Almost half of the journalists and PR executives agreed that polarization will increase under the new administration, and the majority predict that the level of cooperation between Republicans and Democrats will stay the same or decrease in the future.

Forty-three percent of journalists forecast growth in the use of social media for political purposes, and they also forecast more government regulation of social media platforms. While only about one-fourth of the journalists surveyed believe that the credibility of the media and balanced reporting will increase as an outcome of the election, a whopping 78% report that the credibility of the White House Press Corps will improve.

Consumer survey: Public will continue to be divided over results of presidential election

For many citizens, the 2020 presidential election continues to be a divisive issue. In the CPR survey of the general public, 20% found the results of the election not credible, but only 8% stated their patriotism will lessen as a result of the election. Thirty-seven percent of conservatives report their trust in government has decreased, while 42% of liberals feel the opposite. Similarly, 35% of those on the left have gained faith in the democratic process, while 30% of those on the right have lost faith in it.

Only 28% of respondents said their willingness to listen to different points of view will increase, while a mere 18% stated their empathy towards people who disagree with them will grow. Just 27% report that, based on this election’s outcome, they are interested in learning more about other ethnic groups. Seventy-two percent of these Americans predict racism in the U.S. will remain the same or increase.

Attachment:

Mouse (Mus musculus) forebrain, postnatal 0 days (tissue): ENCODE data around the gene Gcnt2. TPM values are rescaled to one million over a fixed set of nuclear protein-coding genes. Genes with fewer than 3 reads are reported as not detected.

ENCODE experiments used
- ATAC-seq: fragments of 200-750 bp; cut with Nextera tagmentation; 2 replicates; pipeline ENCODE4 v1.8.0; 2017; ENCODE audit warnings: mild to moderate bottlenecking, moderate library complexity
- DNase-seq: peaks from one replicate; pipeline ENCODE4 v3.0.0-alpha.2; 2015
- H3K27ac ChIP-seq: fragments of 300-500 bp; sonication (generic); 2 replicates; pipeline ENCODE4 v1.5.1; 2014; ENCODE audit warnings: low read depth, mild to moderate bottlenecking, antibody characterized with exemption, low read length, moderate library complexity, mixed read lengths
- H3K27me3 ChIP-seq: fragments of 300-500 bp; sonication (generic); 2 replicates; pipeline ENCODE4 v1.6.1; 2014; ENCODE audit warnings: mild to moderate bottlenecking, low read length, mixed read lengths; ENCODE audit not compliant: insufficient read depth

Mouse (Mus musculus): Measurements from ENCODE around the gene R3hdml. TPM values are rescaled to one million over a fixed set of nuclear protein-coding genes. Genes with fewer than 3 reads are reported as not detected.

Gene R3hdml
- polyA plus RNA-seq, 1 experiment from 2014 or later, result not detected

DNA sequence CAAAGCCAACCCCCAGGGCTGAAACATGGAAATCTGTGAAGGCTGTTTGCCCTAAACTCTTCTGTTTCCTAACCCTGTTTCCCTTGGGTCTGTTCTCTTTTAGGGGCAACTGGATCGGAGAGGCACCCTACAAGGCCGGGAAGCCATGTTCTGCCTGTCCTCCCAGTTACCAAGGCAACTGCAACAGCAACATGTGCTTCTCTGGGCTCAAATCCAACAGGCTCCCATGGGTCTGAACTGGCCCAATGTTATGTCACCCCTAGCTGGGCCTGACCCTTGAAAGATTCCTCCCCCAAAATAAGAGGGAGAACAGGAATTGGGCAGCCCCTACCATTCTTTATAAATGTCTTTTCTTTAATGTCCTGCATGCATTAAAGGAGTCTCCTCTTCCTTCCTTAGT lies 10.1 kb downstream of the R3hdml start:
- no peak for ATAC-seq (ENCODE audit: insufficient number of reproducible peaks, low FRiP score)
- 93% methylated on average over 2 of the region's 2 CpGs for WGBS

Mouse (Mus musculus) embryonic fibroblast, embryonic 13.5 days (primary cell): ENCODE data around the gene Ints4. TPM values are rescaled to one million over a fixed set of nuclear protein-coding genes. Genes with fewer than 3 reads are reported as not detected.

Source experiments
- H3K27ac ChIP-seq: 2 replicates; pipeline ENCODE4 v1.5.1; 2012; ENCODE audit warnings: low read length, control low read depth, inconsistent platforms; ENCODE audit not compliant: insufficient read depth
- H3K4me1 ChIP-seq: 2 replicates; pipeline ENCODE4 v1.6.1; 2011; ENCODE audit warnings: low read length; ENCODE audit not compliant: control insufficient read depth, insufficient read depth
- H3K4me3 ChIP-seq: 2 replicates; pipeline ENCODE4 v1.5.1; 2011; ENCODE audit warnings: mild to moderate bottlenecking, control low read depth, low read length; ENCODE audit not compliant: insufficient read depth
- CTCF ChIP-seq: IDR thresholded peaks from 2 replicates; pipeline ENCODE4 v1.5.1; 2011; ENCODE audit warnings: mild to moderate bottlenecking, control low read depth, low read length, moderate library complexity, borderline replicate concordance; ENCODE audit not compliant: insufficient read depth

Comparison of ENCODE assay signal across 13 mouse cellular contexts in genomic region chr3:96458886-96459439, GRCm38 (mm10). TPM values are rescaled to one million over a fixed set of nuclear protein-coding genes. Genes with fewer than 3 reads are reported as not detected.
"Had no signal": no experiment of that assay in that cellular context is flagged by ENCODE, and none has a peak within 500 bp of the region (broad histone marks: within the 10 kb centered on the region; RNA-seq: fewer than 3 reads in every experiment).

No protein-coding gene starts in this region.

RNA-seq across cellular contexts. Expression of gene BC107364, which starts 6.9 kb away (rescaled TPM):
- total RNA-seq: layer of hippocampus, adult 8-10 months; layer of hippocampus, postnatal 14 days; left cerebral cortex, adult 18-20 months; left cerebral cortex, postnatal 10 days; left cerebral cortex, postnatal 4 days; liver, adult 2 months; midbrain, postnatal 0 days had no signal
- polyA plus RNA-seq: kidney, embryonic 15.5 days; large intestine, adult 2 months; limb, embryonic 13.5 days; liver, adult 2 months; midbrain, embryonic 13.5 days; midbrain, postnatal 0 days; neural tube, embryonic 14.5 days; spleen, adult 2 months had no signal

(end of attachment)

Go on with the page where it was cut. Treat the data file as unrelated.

And no one appears to be giving in or giving up. Nearly nine out of ten individuals, regardless of their political leanings, say their commitment to social change will stay the same or increase, along with their engagement in the political process.

In spite of their profound differences, 63% percent of Americans surveyed say they have a positive outlook on the next four years. Women are more energized about the future than men, and older Americans are more relieved than younger ones. Not surprisingly, those on the political left (78%) and in the center (63%) feel significantly more hopeful about the future than those on the right (41%). Thirty-seven percent of liberals said their desire to move to another country has decreased, while 21% of conservatives are thinking more about packing their bags.

“Healing the deep divisions that exist in society today requires a collaborative approach to communication that is consistent, inclusive and honest,” Cook added. “The fact that Americans remain hopeful is a foundation for positive change.”